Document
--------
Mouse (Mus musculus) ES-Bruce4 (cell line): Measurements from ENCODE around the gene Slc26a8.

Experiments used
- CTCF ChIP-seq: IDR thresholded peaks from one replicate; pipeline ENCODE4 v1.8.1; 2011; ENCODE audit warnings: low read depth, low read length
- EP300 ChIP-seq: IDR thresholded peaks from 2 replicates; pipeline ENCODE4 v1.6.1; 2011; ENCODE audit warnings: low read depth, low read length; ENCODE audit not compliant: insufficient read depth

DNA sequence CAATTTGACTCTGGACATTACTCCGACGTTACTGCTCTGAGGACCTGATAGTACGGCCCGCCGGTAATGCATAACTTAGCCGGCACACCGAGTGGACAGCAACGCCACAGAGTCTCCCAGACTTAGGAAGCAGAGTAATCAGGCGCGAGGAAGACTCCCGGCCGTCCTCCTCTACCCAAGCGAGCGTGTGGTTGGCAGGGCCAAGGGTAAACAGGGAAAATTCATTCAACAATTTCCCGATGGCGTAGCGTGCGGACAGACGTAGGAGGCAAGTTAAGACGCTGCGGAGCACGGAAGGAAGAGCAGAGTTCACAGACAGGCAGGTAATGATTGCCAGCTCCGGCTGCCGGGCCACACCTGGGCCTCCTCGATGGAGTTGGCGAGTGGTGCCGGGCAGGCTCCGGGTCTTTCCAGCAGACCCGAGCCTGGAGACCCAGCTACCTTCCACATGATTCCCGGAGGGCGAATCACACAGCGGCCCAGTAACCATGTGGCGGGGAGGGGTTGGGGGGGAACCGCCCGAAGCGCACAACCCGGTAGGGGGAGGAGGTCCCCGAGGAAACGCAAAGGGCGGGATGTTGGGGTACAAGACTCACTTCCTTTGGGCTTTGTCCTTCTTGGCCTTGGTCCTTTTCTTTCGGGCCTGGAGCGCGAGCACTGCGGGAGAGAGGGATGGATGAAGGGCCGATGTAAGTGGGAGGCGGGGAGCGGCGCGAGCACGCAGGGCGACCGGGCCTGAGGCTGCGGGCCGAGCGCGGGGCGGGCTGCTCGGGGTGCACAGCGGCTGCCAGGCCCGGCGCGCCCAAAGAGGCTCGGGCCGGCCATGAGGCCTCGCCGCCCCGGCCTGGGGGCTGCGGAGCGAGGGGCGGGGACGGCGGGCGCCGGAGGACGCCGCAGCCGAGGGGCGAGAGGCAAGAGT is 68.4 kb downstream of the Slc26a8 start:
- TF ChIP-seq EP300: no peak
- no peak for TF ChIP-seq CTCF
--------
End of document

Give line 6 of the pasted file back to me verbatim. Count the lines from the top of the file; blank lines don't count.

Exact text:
- TF ChIP-seq EP300: no peak